The stress cure

Stress helps you escape from danger (the “fight or flight” response). It gets and keeps you moving. It is necessary for you to perform at your peak, mentally as well as physically. When stress levels are too high for too long (chronic stress), body and mind begin to sag under the load, creating the groundwork for stress-related illness to take hold.

British nutrition specialist Patrick Holford’s latest book, The Stress Cure, How To Resolve Stress, Build Resilience and Boost Your Energy, isn’t just another self-help book among the many that weigh down the shelves of bookstores.

It is the fruits of Holford’s academic career that began in psychology and later as a student of leading pioneers in nutritional medicine and psychiatry: the late Dr Carl Pfeiffer and Dr Abram Hoffer. In 1984, Holford founded the Institute for Optimum Nutrition in the UK, an independent education charity, with his mentor, Dr Linus Pauling, winner of two Nobel Prizes, as its patron.

Holford is also author of more than 30 books, many of which have become best-sellers. They include Food is Better Medicine Than Drugs and Ten Secrets for Healthy Ageing, co-authored with top British investigative health journalist Jerome Burne.

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This latest book is co-authored by British nutrition therapist Susannah Lawson, who is also a HeartMath practitioner.

HeartMath was founded by Doc Childre in 1991 to “help individuals, organisations and the global community incorporate the heart’s intelligence into their day-to-day experience of life”, by “connecting heart and science in ways that empower people to greatly reduce stress, build resilience, and unlock their natural intuitive guidance for making better choices”.

Amen to that, I’d say.

In this book, Holford and Lawson take a holistic view of stress, pointing to that with a seminal quote from Shakespeare’s Hamlet: “There is nothing either good or bad but thinking makes it so.”

Stress ‘cascade’

In a nutshell, that is likely to be the reason why some people seem to thrive on massive amounts of stress, while others wilt at the first sign of it.

Holford and Lawson look at the origins of stress and the effects of its “cascade” through the body on mental and physical functioning. They look at diet, nutrition and supplements to balance mood, and weight control. Overweight and obesity are stress factors all of their own.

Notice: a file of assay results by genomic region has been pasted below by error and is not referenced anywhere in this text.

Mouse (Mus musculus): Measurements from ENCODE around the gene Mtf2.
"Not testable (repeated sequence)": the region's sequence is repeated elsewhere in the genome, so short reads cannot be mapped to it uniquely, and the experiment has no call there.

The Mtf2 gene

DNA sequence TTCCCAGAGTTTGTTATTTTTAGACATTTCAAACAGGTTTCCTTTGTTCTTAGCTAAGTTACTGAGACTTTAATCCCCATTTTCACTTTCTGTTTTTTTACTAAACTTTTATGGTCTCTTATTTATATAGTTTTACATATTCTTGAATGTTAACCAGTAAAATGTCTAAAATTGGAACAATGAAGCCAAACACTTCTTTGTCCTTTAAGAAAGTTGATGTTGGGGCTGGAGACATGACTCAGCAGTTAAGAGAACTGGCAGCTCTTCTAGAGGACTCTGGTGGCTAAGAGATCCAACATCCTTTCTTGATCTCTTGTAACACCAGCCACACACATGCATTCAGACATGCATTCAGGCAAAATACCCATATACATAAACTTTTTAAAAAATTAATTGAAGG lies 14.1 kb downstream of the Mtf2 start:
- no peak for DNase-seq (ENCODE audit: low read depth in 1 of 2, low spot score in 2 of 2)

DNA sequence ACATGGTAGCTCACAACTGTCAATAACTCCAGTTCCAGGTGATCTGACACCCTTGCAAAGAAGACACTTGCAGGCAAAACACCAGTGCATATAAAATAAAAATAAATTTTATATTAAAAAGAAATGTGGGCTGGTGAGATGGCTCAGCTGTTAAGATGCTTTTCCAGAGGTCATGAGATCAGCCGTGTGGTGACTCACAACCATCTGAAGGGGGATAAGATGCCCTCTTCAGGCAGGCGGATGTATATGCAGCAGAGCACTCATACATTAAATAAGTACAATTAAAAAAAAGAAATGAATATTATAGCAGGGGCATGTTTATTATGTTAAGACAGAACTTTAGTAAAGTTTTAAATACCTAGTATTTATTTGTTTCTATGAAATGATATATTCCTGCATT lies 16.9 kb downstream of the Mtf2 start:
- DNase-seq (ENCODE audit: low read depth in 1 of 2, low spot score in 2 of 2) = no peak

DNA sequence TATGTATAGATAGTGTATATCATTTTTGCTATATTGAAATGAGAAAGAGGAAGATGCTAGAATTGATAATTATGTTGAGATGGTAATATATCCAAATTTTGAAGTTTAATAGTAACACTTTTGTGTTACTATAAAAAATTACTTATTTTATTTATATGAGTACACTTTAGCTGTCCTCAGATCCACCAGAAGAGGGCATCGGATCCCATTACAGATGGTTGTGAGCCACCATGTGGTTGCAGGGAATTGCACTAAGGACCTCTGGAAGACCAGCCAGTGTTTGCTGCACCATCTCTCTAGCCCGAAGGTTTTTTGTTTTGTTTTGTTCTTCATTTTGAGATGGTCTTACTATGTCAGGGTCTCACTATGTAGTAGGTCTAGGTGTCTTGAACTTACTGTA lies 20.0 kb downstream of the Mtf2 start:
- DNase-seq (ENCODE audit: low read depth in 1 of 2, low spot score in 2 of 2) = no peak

They also look at how to get enough restful sleep to beat excessive stress, with a chapter on “power sleep”. (There can be little more stressful for the day ahead than waking up feeling like you need another week’s worth of nights in the Land of Nod.)

They include what in my view is one of the most important elements in beating stress: developing resilience.

Never was that more needed, as assaults on health in body and mind continue to come from all quarters, and the most unexpected places these days.

The reality is that some of us are born resilient. Most of us need to be taught it. Fortunately, it is a skill that can be learned.

Pre-emptive snacking

Holford and Lawson set a helpful early tone in the book with a list of seven stress relievers for an “instant fix”. These include swapping coffee or regular tea for green tea, eating protein with every meal, and snacking “pre-emptively”, to avoid mid-morning or mid-afternoon slumps.

The list also includes a “quick coherence” technique given in Chapter12 of the book, drawn from HeartMath regimen.

They later go into this in more detail with “seven steps for stress-free living”.

One chapter is very sensibly devoted to beating “the sugar blues”. It isn’t rocket nutrition science to know that bad diet exacerbates stress. Ironically, too, most people who are severely stressed tend to reach for the worst foods to relieve it: foods that are high in sugar and refined carbohydrates. These cause spikes in blood sugar levels, and mood swings that do nothing to help you manage your stress levels.

Holford and Lawson have included a quick stress questionnaire, ubiquitous in most self-help books of this type, which can seem somewhat superfluous, given how extensive the problem is worldwide.

Still, it’s likely to find favour with readers, who may appreciate confirmation that they are as stressed as they think and feel they are.

The book is reader-friendly, peppered with Holford’s usual helpful additions of case histories and summaries at the end of each chapter – particularly helpful to beat one of the most common triggers of stress: too much to do, too little time to do it.

*The Stress Cure, How To Resolve Stress, Build Resilience And Boost Your Energy (Piatkus) is available from bookstores and via the Internet.

This article was initially published on Edited and republished with kind permission of editor, Alec Hogg, and author Marika Sboros.

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